It’s a favourite spot of mine, just an hour east of where I live, to shoot sunsets and moonrises, and twilight landscapes like this one.

— Alan, August 7, 2011 / Image © 2011 Alan Dyer

 

Auroral All-Sky Dance


Here is nearly two hours of auroral dancing compressed into 25 seconds.

This was the “all-sky” aurora of August 5/6, 2011, widely seen over North America but perhaps (from early reports) best from the western half, especially Canada, favoured for Northern Lights due to our latitude.

I shot this with the 8mm fish-eye lens and the Canon 5D MkII. The movie consists of 255 frames, each 24 to 30 seconds in exposure duration, taken one second apart. ISO speed was 1600 and aperture f/3.5. The playback frame rate is 10 fps.

This display was quite chaotic, without the graceful rippling curtains present in many displays, but rather huge patches of sky turning off and on. This is typical of an aurora in the declining part of the storm — it had already been raging for several hours by the time it got dark here in Alberta.

Nor was the display very bright, so the longer exposures needed to record it well further blur any fine motion. Nevertheless, you get a good idea of the intense activity this aurora displayed. The magnetosphere was jumping last night!

— Alan, August 6, 2011 / Movie © 2011 Alan Dyer

Auroras At Last!


It’s been quite a while since I’ve seen a display of Northern Lights as good as this one. But with the Sun picking up in activity from a record lull in the last few years, great all-sky displays like this might become more frequent.

The last time I saw aurora cover most of the sky like it did last night (August 5) was back in the days of shooting film. So this was the first chance I had to shoot an all-sky aurora with digital cameras. This is with the Canon 7D and the ultra-wide 10-22mm zoom. I also shot with the fish-eye 8mm, and an “all-sky” movie of those frames will be in the next posting.

This display was widely seen and predicted, as solar monitoring satellites had observed major flares on the Sun earlier in the week and tracked the resulting “coronal mass ejections” across the solar system. We knew they were aimed at Earth and would hit August 5. In this case, the resulting geomagnetic storm raged for long enough that people across a wide swath of longitudes from Europe to North America were able to see the display during their local night, August 5/6. Even people in the northern U.S. had a good look.

While the display was certainly active and extensive it never did get really bright. So this one still falls short of the “10 out 10” scale for spectacle. Nevertheless, as digital cameras can do so well, the images picked up the greens from glowing oxygen with remarkable intensity. More interesting are the purples, seen toward the beginning of the night but then they faded away. The purple tints come from the tops of the towering curtains of aurora which often glow red from nitrogen molecules at very high altitudes being charged up and excited. But the tops of the curtains can also be lit by sunlight. The blue from the sunlight and the red from the aurora itself mix to produce a purple tint. Only the camera picked this up.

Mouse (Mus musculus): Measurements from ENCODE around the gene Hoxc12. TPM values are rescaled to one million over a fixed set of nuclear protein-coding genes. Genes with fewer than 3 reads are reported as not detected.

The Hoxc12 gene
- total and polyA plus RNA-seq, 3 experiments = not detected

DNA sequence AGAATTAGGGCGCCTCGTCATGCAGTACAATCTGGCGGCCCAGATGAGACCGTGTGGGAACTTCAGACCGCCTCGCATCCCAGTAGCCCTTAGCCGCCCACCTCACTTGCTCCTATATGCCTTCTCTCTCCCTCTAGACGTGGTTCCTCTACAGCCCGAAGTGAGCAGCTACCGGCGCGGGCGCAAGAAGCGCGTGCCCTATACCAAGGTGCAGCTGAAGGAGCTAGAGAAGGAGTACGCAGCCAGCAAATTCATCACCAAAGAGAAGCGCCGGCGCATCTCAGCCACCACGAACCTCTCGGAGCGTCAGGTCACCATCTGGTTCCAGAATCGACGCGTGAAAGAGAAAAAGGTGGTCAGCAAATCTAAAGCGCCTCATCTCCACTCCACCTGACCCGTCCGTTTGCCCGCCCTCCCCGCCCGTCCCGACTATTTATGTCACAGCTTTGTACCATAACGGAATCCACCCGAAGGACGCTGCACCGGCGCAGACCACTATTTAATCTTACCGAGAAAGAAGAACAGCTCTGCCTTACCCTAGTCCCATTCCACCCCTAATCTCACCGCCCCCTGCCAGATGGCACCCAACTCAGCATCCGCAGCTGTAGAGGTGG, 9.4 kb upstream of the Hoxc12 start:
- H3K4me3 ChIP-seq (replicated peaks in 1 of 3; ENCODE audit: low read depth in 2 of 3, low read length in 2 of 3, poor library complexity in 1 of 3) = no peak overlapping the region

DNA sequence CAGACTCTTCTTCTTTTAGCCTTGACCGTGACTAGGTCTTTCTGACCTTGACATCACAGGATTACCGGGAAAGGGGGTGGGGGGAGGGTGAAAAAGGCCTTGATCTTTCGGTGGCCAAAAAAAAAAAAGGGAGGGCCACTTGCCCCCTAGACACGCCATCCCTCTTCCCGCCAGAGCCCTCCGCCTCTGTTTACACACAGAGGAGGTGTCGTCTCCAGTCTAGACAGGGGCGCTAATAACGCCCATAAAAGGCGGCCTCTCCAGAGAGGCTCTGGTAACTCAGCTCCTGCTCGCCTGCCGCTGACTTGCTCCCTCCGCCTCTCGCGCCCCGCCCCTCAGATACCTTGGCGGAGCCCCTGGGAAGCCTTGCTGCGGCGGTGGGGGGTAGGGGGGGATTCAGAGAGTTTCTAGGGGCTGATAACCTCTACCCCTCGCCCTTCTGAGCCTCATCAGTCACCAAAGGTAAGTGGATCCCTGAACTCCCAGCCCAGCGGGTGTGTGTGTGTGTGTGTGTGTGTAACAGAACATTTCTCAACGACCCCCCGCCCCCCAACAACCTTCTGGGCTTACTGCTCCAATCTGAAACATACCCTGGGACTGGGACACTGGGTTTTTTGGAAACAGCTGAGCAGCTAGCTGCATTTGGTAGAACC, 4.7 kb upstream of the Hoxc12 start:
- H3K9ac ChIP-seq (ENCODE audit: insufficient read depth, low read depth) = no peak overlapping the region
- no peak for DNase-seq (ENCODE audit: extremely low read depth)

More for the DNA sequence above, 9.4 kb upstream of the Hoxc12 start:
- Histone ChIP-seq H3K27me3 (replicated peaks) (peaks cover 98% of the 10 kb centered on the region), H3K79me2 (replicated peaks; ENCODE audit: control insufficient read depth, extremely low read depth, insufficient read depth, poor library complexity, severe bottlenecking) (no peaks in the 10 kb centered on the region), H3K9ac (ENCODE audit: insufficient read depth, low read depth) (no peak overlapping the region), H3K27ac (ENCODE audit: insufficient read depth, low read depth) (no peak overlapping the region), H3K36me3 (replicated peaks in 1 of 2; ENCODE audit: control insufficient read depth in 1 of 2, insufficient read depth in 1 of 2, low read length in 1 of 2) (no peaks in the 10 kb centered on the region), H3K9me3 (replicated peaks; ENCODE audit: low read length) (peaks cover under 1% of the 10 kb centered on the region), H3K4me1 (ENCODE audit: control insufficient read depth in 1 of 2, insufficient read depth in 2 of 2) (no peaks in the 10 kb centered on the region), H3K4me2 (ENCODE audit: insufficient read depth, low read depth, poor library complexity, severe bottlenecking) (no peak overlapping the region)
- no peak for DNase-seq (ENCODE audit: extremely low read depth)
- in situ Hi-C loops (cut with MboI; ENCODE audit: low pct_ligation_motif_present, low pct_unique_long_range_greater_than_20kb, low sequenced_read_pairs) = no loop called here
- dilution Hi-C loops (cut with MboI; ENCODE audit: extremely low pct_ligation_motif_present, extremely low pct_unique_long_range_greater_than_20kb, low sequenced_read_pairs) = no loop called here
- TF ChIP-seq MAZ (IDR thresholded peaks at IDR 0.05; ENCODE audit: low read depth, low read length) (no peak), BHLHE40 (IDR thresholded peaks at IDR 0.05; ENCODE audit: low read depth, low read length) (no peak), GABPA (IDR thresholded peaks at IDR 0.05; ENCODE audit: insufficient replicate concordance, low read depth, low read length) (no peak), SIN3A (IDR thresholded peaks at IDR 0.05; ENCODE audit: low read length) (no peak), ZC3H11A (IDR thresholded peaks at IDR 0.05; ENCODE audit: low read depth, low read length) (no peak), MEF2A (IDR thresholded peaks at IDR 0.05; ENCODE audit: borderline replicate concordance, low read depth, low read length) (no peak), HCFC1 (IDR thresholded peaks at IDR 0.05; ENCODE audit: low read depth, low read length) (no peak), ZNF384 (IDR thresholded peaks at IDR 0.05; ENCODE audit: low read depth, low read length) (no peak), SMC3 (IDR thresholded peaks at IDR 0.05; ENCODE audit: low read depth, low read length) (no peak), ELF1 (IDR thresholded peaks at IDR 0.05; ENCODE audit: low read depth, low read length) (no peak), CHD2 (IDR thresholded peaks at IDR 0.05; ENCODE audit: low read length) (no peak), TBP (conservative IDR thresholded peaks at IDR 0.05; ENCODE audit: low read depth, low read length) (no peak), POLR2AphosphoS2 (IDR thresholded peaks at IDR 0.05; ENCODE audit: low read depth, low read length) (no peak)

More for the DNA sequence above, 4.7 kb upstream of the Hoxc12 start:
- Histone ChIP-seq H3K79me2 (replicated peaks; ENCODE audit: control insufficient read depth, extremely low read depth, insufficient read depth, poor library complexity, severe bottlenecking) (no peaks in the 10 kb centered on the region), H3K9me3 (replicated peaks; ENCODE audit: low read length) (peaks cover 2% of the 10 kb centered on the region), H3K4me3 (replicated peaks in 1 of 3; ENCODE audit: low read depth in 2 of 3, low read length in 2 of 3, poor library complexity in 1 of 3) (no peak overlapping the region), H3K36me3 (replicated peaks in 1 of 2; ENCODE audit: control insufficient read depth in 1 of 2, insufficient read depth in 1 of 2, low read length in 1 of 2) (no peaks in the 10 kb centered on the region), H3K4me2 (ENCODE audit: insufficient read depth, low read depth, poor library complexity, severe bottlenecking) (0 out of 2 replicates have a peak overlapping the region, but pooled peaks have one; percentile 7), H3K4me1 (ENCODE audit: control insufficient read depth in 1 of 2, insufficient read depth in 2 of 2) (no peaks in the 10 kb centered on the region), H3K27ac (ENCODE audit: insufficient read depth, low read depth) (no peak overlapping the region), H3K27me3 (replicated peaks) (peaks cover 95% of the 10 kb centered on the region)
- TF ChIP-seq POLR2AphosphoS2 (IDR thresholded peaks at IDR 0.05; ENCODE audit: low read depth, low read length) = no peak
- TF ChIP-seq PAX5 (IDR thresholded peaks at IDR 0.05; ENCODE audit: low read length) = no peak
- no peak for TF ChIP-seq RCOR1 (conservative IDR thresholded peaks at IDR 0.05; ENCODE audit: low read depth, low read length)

— Alan, August 6, 2011 / Image © 2011 Alan Dyer

 

The Comet and the Cluster


This was the scene Monday night and into Tuesday morning, August 1/2, as a relatively new comet to our skies passed a bright globular cluster known as M15 in Pegasus. The comet is Comet Garradd, or more formally C/2009 P1. Here it glows with the characteristic cyan tint of many comets and sports a stubby fan-shaped tail.

As comets move across the sky they often appear near prominent deep-sky objects for a night or two before moving on. Comet Garradd has a number of such encounters coming up: with the globular cluster M71 on August 26, and then near the neat Coathanger cluster September 1 through 3.

Comet Garradd can be spotted now from a dark site in big astronomy binoculars and is a fine sight in a telescope. However, it is well below the threshold of naked-eye brightness and is expected to remain so as it moves high across the summer sky from east to west and then into the western evening sky in late autumn. It is certainly well-placed for viewing, but only comet aficionados are likely to pay much attention to it. Plus astrophotographers taking advantage of photo ops like this one.

— Alan, August 2, 2011 / Image © 2011 Alan Dyer


The Glowing Heart of Cygnus


Look straight up on a summer night in the northern hemisphere and you are looking into this region of sky. This is the centre — the heart — of Cygnus the swan, marked here by the bright star called Sadr, or Gamma Cygni.

While the star is easily visible to the unaided eye, the glowing clouds of gas surrounding it are not. Only long exposure images reveal the amazing swirls of nebulosity in the middle of Cygnus.

The main cloud at left, split by a dark lane of dust, is catalogued as IC 1318. The little crescent-shaped nebula at right is NGC 6888, or more appropriately, the Crescent Nebula. It formed when a hot giant star blew off its outer layers, to add to the general melee of hydrogen and other elements. But note the little blue reflection nebulas at top left. Oddly out of place!

New stars are forming in this region, located about 1500 light years away down the Cygnus arm that we live in, in the Milky Way Galaxy.

This field can be framed nicely by binoculars or a low-power telescope, but only the brightest bits of this nebulosity will show up in the eyepiece as grey ghosts, and then only with the aid of a specialized nebula filter.

I took this shot on Saturday night, July 30, 2011 with the Borg 77mm f/4 astrograph lens and Canon 5D MkII camera. Other stats are similar to the previous blog post. It’s certainly my best shot of this area of sky.

— Alan, August 1, 2011 / Image © 2011 Alan Dyer